Can You Spray Paint a Guitar?

Guitars’ looks are relevant features. 

It is not the main concern, since sound and playability are more important. 

However, who doesn’t want a guitar that looks glorious? 

For this, some people paint their guitars at home

It might be worth asking whether spray paint could suit this situation or not? 

After all, will I find pleasant results if I spray paint my guitar?  

Yes, you can apply spray paint to a guitar. While many prefer sticking with alternatives such as polyester paint, there won’t be negative consequences if you spray paint the instrument. Always follow the right procedure to ensure a successful outcome. 

Below you’ll find more information regarding this topic, as well as some alternatives, advice, and prevention methods. 

Prevention for what, you may ask? Keep reading to find it out! 

Will spray paint work on a guitar?

If you have a spray can gathering dust in a corner of your garage, then go and grab it. 

The good news is, you can add spray paint to a guitar without any side effects. 

You should be careful, though, regarding certain minute details that could ruin your work

Spray paint can drip, or dust particles could get sticked in the guitar

Still, there’s a simple solution to this issue: apply yet another layer of spray paint. 

A final piece of advice: always check that the spray you are working with can be used in wood. 

While most of them do work and stick to wood, a quick check to prevent problems is encouraged. 

Best spray paint for guitars

The type of spray paint you use won’t make a difference. 

Any spray paint works. 

It is fair to notice that some people claim hard finishes cannot work well with regular spray paint. 

Still, it doesn’t mean it’s impossible. 

Some others recommend using a Krylon spray can since it resembles professional paint.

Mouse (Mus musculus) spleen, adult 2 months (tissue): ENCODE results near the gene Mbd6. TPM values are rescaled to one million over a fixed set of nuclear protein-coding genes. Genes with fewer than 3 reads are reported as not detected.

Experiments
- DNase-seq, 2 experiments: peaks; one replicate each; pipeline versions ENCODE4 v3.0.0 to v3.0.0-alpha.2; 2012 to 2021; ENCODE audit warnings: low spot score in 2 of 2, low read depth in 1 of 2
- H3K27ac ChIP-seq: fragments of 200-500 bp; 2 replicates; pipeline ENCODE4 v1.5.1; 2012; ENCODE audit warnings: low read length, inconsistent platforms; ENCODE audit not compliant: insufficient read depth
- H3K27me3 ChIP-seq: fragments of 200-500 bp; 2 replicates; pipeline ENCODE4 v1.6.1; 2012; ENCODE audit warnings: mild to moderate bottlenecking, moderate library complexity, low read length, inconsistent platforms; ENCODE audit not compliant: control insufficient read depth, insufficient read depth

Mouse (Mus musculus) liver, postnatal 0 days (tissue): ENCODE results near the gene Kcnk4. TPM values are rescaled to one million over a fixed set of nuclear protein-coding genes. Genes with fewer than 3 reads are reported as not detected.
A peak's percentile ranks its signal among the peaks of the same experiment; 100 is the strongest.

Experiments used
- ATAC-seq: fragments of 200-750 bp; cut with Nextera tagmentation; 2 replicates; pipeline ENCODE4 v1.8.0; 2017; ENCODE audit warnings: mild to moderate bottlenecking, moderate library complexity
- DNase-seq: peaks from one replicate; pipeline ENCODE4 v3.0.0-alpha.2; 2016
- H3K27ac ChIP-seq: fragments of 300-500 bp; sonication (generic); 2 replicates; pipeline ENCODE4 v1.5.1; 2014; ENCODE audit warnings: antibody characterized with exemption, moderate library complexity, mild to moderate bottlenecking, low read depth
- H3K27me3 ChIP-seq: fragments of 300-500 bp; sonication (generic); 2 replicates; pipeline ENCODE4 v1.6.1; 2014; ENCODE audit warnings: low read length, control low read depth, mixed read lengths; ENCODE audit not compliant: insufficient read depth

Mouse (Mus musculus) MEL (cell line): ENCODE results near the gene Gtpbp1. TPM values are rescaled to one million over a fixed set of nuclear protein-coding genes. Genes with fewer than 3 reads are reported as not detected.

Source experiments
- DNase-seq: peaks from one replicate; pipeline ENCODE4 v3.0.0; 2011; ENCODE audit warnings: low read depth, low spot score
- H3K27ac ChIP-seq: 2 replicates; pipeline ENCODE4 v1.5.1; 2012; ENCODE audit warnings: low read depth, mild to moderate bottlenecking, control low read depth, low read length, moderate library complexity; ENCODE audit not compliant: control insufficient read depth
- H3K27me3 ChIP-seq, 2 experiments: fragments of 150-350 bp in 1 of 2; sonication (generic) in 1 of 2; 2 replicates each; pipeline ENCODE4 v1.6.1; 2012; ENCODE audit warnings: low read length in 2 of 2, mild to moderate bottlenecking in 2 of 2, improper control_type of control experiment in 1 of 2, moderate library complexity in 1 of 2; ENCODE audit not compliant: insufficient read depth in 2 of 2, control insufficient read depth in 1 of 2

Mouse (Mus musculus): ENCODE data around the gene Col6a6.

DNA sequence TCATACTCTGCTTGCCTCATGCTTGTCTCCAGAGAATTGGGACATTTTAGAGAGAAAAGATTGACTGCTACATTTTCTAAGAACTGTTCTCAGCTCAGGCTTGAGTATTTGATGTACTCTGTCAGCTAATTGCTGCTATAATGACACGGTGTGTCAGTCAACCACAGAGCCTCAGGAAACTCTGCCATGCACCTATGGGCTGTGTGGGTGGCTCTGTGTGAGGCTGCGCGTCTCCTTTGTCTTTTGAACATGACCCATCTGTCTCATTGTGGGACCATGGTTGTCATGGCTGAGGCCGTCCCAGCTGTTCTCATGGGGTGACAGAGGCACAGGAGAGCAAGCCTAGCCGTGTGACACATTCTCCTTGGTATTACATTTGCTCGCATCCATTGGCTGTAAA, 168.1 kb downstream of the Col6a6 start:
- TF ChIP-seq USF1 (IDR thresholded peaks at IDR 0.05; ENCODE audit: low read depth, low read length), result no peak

Spray cans with adjustable fan tips are also endorsed, such as Duplicolor automotive paint. 

Bear in mind that you might prefer painting your guitar with acrylic paint. After all, they tend to be a number one selection. 

If not, then any paint made from polyester, nitrocellulose, or polyurethane will be ok.  

Can you spray paint guitar hardware?

For the most part, painting guitar parts is not an intelligent idea. 

This is because the paint is most likely not to stick, especially if we talk about long-term duration. 

Paint is bound to break away from metal parts unless you use a baked enamel finish. 

What is more, paint can clog your gear. This is dangerous because the gear can stop working properly. 

What you can paint with spray cans are guitar strings, since they don’t have any mechanism that could be ruined. 

The best advice I can give is to leave any small detail to a professional. 

Instead, focus solely on the guitar’s body. 

Can you spray paint a guitar’s neck?

I’ll encourage you to forget about painting the guitar’s neck

First of all, bonding the paint to the neck is no easy task unless you are a professional painter. It would take you tens of paint layers to get a pleasant result. 

Still, even if you succeed in painting it, there’s a second issue you’ll have to deal with. 

I’m talking about the feel and the playability. 

With a painted neck, the smoothness of your playing will disappear. The fretboard will be sticky and reduce your fingers’ agility.  

Once again, it is better to dye other guitar parts. Leave the neck’s natural color, the other option is not worthy.  

Do you need to prep a guitar before spray painting it?

There’s a specific procedure that you should follow before spray painting your instrument. 

To ensure a long-time quality lifespan, the process is the following. 

You start by removing the neck, the strings, knobs, and electrical components that connect the bridge and pickups.